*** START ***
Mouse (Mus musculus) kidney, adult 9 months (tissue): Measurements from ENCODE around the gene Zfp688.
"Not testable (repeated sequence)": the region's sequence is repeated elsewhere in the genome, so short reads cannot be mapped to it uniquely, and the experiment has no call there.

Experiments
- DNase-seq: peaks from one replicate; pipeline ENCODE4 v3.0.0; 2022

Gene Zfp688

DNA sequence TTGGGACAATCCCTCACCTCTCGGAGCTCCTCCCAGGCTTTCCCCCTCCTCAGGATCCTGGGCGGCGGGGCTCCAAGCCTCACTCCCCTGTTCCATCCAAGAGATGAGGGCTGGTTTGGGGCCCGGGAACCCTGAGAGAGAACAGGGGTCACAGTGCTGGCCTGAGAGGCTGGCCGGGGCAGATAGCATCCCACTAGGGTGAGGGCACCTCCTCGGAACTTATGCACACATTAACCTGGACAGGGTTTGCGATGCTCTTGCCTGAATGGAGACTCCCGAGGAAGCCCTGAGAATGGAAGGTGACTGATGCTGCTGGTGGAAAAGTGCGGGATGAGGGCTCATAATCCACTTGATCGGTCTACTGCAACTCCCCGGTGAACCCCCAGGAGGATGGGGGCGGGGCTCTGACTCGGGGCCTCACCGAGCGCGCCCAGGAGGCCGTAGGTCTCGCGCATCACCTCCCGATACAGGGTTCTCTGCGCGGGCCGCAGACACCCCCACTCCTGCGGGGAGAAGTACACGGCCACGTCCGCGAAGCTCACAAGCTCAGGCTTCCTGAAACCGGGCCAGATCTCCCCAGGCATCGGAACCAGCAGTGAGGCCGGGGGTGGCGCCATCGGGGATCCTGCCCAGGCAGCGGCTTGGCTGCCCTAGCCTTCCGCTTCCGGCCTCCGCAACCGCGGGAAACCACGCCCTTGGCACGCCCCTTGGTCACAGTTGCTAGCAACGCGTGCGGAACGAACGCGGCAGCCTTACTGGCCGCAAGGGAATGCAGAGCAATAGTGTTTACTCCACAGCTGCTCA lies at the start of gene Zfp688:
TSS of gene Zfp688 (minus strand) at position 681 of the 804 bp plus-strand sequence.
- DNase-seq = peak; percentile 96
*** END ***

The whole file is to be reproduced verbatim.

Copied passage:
Mouse (Mus musculus) kidney, adult 9 months (tissue): Measurements from ENCODE around the gene Zfp688.
"Not testable (repeated sequence)": the region's sequence is repeated elsewhere in the genome, so short reads cannot be mapped to it uniquely, and the experiment has no call there.

Experiments
- DNase-seq: peaks from one replicate; pipeline ENCODE4 v3.0.0; 2022

Gene Zfp688

DNA sequence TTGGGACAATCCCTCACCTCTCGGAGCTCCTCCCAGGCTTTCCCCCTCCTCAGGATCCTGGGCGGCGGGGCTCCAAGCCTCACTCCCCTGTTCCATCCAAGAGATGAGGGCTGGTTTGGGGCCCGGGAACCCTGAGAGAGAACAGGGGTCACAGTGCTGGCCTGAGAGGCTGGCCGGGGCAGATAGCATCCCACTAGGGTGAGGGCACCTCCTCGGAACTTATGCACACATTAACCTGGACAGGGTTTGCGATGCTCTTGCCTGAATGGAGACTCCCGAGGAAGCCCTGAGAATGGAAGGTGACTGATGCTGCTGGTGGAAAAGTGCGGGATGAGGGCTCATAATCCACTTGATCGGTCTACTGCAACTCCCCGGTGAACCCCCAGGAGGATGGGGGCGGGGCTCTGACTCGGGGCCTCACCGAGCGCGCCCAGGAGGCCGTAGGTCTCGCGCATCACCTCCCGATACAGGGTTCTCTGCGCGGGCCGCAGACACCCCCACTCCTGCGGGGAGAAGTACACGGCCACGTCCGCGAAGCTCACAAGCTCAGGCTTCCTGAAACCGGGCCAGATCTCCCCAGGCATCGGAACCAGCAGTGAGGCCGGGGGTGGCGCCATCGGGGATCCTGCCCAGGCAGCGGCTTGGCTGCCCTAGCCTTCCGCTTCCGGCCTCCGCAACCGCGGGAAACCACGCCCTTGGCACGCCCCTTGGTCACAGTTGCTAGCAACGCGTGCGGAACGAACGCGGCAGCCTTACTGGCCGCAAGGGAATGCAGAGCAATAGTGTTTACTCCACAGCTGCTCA lies at the start of gene Zfp688:
TSS of gene Zfp688 (minus strand) at position 681 of the 804 bp plus-strand sequence.
- DNase-seq = peak; percentile 96